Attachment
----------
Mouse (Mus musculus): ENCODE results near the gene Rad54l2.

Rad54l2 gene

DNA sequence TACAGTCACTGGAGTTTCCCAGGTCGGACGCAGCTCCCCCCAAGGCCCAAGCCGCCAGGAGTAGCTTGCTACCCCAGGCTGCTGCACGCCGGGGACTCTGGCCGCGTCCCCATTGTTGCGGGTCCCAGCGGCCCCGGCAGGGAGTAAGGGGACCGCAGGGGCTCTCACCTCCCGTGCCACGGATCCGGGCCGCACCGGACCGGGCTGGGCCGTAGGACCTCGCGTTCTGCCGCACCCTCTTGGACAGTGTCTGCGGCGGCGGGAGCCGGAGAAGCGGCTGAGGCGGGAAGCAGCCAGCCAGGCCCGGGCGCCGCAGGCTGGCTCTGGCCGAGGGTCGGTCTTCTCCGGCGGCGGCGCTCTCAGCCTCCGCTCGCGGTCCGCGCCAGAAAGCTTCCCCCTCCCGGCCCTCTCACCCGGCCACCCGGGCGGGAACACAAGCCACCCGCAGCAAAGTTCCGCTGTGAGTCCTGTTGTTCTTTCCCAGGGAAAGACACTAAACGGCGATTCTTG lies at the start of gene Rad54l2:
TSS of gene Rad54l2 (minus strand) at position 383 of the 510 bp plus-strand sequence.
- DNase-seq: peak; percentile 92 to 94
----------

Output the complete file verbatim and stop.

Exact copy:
Mouse (Mus musculus): ENCODE results near the gene Rad54l2.

Rad54l2 gene

DNA sequence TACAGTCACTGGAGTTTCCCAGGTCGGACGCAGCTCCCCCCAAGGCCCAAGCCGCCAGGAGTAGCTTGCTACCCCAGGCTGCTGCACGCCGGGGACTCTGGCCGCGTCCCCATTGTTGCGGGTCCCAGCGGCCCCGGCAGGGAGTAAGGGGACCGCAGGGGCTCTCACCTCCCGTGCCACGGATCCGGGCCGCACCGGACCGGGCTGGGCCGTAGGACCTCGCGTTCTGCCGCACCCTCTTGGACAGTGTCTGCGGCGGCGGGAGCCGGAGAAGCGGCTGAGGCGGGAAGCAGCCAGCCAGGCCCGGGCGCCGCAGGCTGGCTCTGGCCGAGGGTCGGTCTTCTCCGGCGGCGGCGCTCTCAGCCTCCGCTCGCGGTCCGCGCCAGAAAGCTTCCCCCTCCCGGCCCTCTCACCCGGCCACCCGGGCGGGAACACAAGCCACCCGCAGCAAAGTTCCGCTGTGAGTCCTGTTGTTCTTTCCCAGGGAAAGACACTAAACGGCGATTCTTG lies at the start of gene Rad54l2:
TSS of gene Rad54l2 (minus strand) at position 383 of the 510 bp plus-strand sequence.
- DNase-seq: peak; percentile 92 to 94